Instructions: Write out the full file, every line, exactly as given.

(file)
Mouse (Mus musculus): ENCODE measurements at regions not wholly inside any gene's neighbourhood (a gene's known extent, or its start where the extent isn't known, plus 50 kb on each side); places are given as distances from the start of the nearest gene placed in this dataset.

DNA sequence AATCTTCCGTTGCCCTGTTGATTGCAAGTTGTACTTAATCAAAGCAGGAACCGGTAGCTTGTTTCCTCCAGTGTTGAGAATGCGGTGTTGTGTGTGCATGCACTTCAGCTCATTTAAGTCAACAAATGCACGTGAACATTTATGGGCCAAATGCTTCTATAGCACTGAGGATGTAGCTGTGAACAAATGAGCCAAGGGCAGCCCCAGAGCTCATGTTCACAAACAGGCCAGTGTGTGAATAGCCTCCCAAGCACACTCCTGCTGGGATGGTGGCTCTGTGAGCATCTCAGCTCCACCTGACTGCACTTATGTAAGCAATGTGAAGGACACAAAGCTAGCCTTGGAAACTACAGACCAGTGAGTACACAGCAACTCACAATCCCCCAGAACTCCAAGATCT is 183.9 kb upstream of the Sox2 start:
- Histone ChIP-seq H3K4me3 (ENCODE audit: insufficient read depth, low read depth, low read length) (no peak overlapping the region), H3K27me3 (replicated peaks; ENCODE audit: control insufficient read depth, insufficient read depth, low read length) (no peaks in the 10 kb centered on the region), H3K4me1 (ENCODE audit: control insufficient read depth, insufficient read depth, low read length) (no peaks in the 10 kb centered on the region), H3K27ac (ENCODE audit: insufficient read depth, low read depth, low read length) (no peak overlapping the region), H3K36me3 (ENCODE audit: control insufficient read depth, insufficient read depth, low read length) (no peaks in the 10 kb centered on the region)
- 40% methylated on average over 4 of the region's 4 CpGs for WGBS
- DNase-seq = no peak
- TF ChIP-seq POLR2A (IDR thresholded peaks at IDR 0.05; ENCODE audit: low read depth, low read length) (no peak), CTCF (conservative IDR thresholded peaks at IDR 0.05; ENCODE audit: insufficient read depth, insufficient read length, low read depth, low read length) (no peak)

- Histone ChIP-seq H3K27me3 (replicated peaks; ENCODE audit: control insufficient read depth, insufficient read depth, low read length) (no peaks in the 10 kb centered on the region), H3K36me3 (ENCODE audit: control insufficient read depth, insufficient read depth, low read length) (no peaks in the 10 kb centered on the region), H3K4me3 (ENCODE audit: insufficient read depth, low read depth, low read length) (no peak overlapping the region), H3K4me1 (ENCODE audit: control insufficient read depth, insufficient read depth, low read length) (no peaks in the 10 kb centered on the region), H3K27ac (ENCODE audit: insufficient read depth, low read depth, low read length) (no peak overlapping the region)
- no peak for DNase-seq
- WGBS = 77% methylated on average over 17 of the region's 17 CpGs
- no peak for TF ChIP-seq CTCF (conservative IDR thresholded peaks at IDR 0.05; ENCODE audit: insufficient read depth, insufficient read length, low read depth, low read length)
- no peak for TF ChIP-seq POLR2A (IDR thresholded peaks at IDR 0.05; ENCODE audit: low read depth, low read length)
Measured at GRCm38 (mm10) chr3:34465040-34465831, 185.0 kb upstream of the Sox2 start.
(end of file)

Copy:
Mouse (Mus musculus): ENCODE measurements at regions not wholly inside any gene's neighbourhood (a gene's known extent, or its start where the extent isn't known, plus 50 kb on each side); places are given as distances from the start of the nearest gene placed in this dataset.

DNA sequence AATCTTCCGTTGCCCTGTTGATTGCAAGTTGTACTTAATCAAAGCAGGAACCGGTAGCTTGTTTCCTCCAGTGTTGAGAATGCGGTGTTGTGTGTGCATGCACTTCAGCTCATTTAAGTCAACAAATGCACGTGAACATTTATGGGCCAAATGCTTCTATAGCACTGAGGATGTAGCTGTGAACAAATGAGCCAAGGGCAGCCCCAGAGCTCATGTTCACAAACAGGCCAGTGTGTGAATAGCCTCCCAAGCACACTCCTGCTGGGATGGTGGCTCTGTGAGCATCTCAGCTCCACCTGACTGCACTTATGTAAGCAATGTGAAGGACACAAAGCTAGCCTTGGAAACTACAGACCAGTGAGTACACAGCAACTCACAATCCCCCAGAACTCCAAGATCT is 183.9 kb upstream of the Sox2 start:
- Histone ChIP-seq H3K4me3 (ENCODE audit: insufficient read depth, low read depth, low read length) (no peak overlapping the region), H3K27me3 (replicated peaks; ENCODE audit: control insufficient read depth, insufficient read depth, low read length) (no peaks in the 10 kb centered on the region), H3K4me1 (ENCODE audit: control insufficient read depth, insufficient read depth, low read length) (no peaks in the 10 kb centered on the region), H3K27ac (ENCODE audit: insufficient read depth, low read depth, low read length) (no peak overlapping the region), H3K36me3 (ENCODE audit: control insufficient read depth, insufficient read depth, low read length) (no peaks in the 10 kb centered on the region)
- 40% methylated on average over 4 of the region's 4 CpGs for WGBS
- DNase-seq = no peak
- TF ChIP-seq POLR2A (IDR thresholded peaks at IDR 0.05; ENCODE audit: low read depth, low read length) (no peak), CTCF (conservative IDR thresholded peaks at IDR 0.05; ENCODE audit: insufficient read depth, insufficient read length, low read depth, low read length) (no peak)

- Histone ChIP-seq H3K27me3 (replicated peaks; ENCODE audit: control insufficient read depth, insufficient read depth, low read length) (no peaks in the 10 kb centered on the region), H3K36me3 (ENCODE audit: control insufficient read depth, insufficient read depth, low read length) (no peaks in the 10 kb centered on the region), H3K4me3 (ENCODE audit: insufficient read depth, low read depth, low read length) (no peak overlapping the region), H3K4me1 (ENCODE audit: control insufficient read depth, insufficient read depth, low read length) (no peaks in the 10 kb centered on the region), H3K27ac (ENCODE audit: insufficient read depth, low read depth, low read length) (no peak overlapping the region)
- no peak for DNase-seq
- WGBS = 77% methylated on average over 17 of the region's 17 CpGs
- no peak for TF ChIP-seq CTCF (conservative IDR thresholded peaks at IDR 0.05; ENCODE audit: insufficient read depth, insufficient read length, low read depth, low read length)
- no peak for TF ChIP-seq POLR2A (IDR thresholded peaks at IDR 0.05; ENCODE audit: low read depth, low read length)
Measured at GRCm38 (mm10) chr3:34465040-34465831, 185.0 kb upstream of the Sox2 start.